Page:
McArthur ‘Assisted Dying’ Bill announced

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The views expressed do not necessarily reflect those of CMF.

On 29 March 2024, Liam McArthur, MSP, announced his ‘Assisted Dying for Terminally Ill Adults (Scotland) Bill’ to the Scottish Parliament. This will now be debated and scrutinised by the Parliament. If passed, it would mean the legalisation of doctor-assisted suicide for those with an advanced illness who choose it, within the Scottish NHS.

The key features of the Bill would mean that a ‘terminally ill’ patient of 16 years and above, with mental capacity, registered with a Scottish GP, and resident in Scotland for one year, will be eligible.

Terminal illness is defined remarkably broadly as:

an advanced and progressive disease, illness or condition from which they are unable to recover and that can reasonably be expected to cause their premature death.

This will likely include advanced heart, respiratory, liver, and renal disease, progressive neurological conditions, and advanced cancer. There is no time limit (such as six months) nor any stipulation that there should be the presence of physical or psychological suffering. Two NHS doctors will be involved in the assessment and advisory process, but the patient will self-administer the medication.

There will be a two-week reflection process to allow the patient to change their mind. We know this is not long enough to get a psychology assessment on the NHS nor even to assess response to an antidepressant. The reflection period can even be reduced to 48 hours if thought necessary.

The Bill does require that death certificates list the underlying illness as the cause of death rather than the planned ingestion of a lethal substance.

The Association of Palliative Medicine conducted an opinion poll of its members in Scotland in 2022 and found that 95 per cent would not prescribe these lethal drugs, even if patients asked for them. Forty per cent would leave their jobs if it was introduced in their clinical setting. They know that patients may not have a real choice if they don’t get access to the right care. Marie Curie estimates that one in four patients in the UK don’t get the palliative care they need.

Instead, palliative care physicians want to give the best palliative care to those who need it.  Palliative care provides for physical symptoms (eg pain and breathlessness), but also psychological, social, and spiritual care too. Much is done by GPs, district nurses, and hospital teams, but if things are more complex, then a hospice or specialist palliative care team can transform the last few months of life. Palliative care teams are committed to neither hastening nor prolonging death but to helping people live well for the time they have. This care is not even fully funded as a core service on the NHS.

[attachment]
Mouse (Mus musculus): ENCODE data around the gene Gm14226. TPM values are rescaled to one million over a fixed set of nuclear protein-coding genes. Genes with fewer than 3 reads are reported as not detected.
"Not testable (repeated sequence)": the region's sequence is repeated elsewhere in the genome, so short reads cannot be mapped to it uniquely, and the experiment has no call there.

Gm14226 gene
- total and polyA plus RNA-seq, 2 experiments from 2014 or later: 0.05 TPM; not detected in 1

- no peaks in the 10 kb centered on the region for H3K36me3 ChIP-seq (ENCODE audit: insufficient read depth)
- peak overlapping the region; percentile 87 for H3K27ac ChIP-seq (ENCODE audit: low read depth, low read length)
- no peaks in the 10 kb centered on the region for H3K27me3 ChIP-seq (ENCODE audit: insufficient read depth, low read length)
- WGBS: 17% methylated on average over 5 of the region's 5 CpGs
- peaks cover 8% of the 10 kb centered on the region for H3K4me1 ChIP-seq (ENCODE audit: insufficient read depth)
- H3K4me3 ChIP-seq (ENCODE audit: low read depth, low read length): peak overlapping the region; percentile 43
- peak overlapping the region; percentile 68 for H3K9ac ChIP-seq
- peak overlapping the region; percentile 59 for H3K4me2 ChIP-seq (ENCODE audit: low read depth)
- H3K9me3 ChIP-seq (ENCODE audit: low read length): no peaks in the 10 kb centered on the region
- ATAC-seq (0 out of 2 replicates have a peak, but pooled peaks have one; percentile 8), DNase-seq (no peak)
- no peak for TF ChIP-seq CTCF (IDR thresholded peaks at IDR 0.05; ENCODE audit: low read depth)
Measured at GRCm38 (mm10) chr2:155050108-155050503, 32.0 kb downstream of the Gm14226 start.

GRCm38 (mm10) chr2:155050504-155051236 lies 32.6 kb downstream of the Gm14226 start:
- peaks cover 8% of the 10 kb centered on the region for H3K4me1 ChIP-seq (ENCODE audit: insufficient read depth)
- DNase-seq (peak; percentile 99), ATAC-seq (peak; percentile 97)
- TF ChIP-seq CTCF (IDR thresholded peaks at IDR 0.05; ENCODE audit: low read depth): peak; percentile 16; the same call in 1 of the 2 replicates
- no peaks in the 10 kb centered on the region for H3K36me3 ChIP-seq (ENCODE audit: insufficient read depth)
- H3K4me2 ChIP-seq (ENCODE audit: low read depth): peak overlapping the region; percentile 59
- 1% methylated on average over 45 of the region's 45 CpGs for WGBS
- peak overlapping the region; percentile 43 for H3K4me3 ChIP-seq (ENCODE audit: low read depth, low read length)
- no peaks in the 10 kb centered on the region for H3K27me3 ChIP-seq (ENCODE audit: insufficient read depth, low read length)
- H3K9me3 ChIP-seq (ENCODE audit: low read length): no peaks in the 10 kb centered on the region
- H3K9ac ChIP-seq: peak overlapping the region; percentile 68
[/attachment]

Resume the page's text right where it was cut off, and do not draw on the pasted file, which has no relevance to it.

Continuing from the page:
Our Duty of Care is a campaign of healthcare professionals who are opposed to the introduction of assisted suicide and euthanasia across the British Isles. We are working to raise awareness of the realities of the debate going on in the Parliaments, but we also equip healthcare professionals to express their concerns to their elected representatives.

Previous Bills were defeated in the Scottish Parliament in 2010 and 2015, but many are considering this Bill much more likely to pass, with many MSPs already stating their support for it. However, there was a mixed response in the press at the launch, with the Bill coming under much more criticism than might have been expected. Some commentators, such as in the Scotsman, expressed concern for those who might feel a pressure to die and the unintended consequences on those who are most vulnerable – ie those with mild learning disabilities and autism, those who are homeless, or those with early dementia.

The next step in Scotland is for the appointment of a Committee to review the Bill. This will take written and oral evidence before a vote in the Chamber. If the Bill passes at this first stage, it proceeds to a second stage where it will be reviewed clause by clause and amendments will be taken. A second vote will be held at that stage – if in favour, the Bill will become law.

Please join Our Duty of Care (ODOC) to oppose the Bill and receive our newsletter. Let ODOC know how we can best help you in your situation. Someone from ODOC can meet with you one-on-one or arrange a meeting for your region or specialty group. Please email for further information.

Please write to your MP or MSP to explain your concerns about assisted suicide. Nicola Sturgeon, MSP, wrote in the Herald this week about how she is ‘veering away’ from voting for the Bill but urged constituents to come to speak to her about their views. Other MSPs are undecided, and wise words from a doctor or other health professional about this can be significant.

The ODOC website has ten papers or links to help you write a letter. The CMF response to the Scottish consultation on the Bill can also be found on the CMF website.

Your voice matters – we all need the right care at the right time in the right place, not medicalised killing.


Dr Gillian Wright was a palliative medicine registrar in Wessex and Glasgow but then changed to work as a senior researcher in medical ethics for the Scottish Council on Human Bioethics. She now works for Care not Killing as the Director of the ‘Our Duty of Care’ campaign. She is a CMF member.



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